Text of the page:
Diversity & Decolonising the Economics Curriculum

Words by Tree Watson, Co-Director, RE Support Team

After the huge success of our online festival stream ‘Diversifying and Decolonising Economics, we are continuing to reflect as a movement and an organisation on the work we need to do to make both our own spaces and the sphere of academic economics more inclusive, diverse and decolonised.

Students, academics and citizens from across the globe came together to debate, discuss and learn in events including ‘Economics in a Non-Western Framework’,’ An introduction to Feminist Economics’, ‘The Lack of Diversity in Economics’ – in which our research manager Dr. Nicola Scott presented research from our upcoming book on the lack of diversity in economics – ‘What do we mean by Decolonising Economics?’, ‘Practical tools for Decolonising the Economics Curriculum’ and ‘Challenges and Opportunities faced by Economists from the Global South’. ‘Can Black Lives Matter in the Mainstream Economic Paradigm?’ was a panel debate that also took place as part of another festival stream.

Systemic racism and marginalisation of particular social groups in society pervades not just our Economic systems but in our social and professional lives, our classrooms and our reading lists. For RE and many other organisations the work to address this is an ongoing process of effort and reflection. Some of the work taking place in RE at the moment is summarised below:

– Book on the Lack of Diversity within Economics

RE’s book on the lack of diversity in Economics, researched and written by RE’s Dr. Nicola Scott and Lucy Ambler and’s Joe Earle – with contributors from D-Econ and Rethinking Economics For Africa amongst others – will be published in 2021. The book examines why Economics needs to be diversified, decolonised and democratised in order to create a sustainable global economy in which one’s life chances are not, to a significant extent, determined by your race, gender, socioeconomic background or where you are born in the world.

– Curriculum Research Methodology

RE’s current curriculum research methodology provides a framework for students to assess their course material for a plurality of approaches, real world application and a requirement for critical thinking. We will work with students to develop that methodology to also examine how well undergraduate course address questions of race, colonial power structures and inequalities between social groups. This will enable local groups to accurately assess the issues at their university, and use this data to work constructively with their department on improving academic representation.

– Schools Workshops

Economics suffers from a ‘leaky pipeline’.  Social, political and financial barriers exist at every stage of Economics academia, which make it increasingly difficult for working class students, people of colour, women and LGBTQ+ people to participate and thrive. We are working with our sister charity to deliver workshops in schools that aim to inspire young people from a diversity of backgrounds to take up Economics as a field of study, and demonstrate that Economics is for them.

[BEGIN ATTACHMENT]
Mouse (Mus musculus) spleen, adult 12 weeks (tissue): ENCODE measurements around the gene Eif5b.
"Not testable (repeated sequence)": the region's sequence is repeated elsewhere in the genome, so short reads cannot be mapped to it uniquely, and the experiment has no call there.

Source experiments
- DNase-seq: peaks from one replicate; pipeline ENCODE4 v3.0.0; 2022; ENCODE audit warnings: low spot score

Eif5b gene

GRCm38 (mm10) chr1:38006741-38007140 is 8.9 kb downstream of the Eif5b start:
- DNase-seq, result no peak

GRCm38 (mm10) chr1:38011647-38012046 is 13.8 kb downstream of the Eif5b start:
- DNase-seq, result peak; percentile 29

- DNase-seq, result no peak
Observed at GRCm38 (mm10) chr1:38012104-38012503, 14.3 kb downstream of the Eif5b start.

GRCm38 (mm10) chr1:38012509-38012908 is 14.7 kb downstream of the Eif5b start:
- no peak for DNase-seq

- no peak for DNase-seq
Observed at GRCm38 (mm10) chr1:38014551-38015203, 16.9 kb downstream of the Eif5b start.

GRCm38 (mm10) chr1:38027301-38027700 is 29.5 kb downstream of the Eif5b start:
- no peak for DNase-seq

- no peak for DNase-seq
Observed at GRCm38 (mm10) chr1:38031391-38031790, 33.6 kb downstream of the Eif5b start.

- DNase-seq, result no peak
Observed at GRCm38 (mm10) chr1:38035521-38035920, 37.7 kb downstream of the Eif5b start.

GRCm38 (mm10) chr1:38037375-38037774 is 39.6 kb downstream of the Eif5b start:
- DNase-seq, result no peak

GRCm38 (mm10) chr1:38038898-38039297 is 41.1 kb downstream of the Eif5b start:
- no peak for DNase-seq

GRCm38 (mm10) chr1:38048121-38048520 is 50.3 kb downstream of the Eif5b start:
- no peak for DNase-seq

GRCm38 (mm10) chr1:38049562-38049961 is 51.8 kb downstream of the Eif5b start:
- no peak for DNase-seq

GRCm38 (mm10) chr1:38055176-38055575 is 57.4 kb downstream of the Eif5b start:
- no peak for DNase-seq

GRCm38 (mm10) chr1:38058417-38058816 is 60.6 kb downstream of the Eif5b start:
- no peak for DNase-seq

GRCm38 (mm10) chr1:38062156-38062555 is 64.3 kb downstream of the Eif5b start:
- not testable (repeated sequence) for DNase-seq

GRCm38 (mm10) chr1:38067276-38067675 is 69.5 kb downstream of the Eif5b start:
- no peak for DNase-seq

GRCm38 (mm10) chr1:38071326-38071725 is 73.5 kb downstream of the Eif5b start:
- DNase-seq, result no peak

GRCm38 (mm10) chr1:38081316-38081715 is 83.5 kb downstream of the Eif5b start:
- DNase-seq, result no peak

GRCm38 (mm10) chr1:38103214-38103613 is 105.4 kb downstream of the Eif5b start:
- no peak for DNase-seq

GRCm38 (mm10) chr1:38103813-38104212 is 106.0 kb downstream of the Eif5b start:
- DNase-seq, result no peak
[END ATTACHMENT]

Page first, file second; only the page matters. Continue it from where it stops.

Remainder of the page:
– Speaker Databases

We are building a database of speakers that local groups can use when looking for speakers for events. Student groups across the world regularly host panel discussion, workshops and debates. The shift towards online events due to COVID-19 has meant that local groups are able to engage with speakers and academics from all over the world, with some events hosting panelists calling in from several different continents. A diverse database of people who are engaged with the RE network enables us to platform speakers from a multitude of countries, disciplines and schools of thought.

– Examining our Organisational Structures

We are committed to continually reviewing our organisational structures to encourage autonomy amongst local groups, and support a diversity of student participation across the globe. The next few months will see us implement a dynamic governance structure that will enable student representatives to set the direction of RE. Democratically elected organisers will sit on a members’ council that will work to develop strategy, communications and feed into the framework of student engagement. This will distribute decision making power amongst our student networks and act as a balance against the Eurocentrism that can occur when the majority of the staff team are based in the Global North.

Dynamic governance will also ensure students have more input, improving the diversity of voices who have input into our organisational strategy and in building the international ‘voice’ of Rethinking Economics


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